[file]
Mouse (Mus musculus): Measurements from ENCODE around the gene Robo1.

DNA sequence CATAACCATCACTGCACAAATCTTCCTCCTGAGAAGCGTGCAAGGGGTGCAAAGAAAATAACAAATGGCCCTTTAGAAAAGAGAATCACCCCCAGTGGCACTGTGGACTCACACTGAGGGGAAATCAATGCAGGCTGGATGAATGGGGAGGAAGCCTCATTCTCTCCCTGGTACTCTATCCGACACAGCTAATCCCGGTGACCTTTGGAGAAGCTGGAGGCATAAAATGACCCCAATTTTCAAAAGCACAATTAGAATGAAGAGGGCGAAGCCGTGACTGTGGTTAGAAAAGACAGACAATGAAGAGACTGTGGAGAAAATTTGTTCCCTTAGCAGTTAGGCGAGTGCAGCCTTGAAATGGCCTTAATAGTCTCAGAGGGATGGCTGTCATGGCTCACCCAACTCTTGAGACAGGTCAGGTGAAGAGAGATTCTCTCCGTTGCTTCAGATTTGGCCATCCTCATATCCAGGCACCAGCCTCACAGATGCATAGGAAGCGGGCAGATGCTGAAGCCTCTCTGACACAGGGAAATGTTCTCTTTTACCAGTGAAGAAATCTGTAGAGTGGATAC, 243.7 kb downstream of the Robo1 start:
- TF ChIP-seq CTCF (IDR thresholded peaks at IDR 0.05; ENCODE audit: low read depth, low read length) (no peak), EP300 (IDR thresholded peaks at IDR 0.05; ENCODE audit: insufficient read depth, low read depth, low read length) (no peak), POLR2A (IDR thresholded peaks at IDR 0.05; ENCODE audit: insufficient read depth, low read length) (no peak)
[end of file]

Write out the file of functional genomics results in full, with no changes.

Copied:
Mouse (Mus musculus): Measurements from ENCODE around the gene Robo1.

DNA sequence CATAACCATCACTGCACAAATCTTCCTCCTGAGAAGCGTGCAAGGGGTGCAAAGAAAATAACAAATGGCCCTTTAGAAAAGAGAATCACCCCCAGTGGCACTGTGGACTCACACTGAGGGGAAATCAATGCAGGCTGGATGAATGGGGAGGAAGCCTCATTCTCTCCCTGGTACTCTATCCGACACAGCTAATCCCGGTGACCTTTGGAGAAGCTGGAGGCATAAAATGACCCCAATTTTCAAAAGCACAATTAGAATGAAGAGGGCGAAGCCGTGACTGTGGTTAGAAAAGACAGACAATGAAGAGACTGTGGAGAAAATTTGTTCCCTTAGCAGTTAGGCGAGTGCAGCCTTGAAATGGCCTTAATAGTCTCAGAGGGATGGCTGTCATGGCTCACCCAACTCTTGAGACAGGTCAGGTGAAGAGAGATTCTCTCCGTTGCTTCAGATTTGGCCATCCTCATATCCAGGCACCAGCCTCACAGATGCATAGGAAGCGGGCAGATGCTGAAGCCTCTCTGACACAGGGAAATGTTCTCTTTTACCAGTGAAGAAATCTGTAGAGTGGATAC, 243.7 kb downstream of the Robo1 start:
- TF ChIP-seq CTCF (IDR thresholded peaks at IDR 0.05; ENCODE audit: low read depth, low read length) (no peak), EP300 (IDR thresholded peaks at IDR 0.05; ENCODE audit: insufficient read depth, low read depth, low read length) (no peak), POLR2A (IDR thresholded peaks at IDR 0.05; ENCODE audit: insufficient read depth, low read length) (no peak)